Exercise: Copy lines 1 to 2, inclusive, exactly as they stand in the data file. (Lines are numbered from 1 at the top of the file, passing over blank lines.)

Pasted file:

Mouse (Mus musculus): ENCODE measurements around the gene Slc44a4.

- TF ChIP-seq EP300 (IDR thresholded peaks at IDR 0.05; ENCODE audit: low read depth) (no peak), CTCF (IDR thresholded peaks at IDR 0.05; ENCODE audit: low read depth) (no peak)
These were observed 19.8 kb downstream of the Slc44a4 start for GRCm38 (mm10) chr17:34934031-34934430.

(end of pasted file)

Mouse (Mus musculus): ENCODE measurements around the gene Slc44a4.

- TF ChIP-seq EP300 (IDR thresholded peaks at IDR 0.05; ENCODE audit: low read depth) (no peak), CTCF (IDR thresholded peaks at IDR 0.05; ENCODE audit: low read depth) (no peak)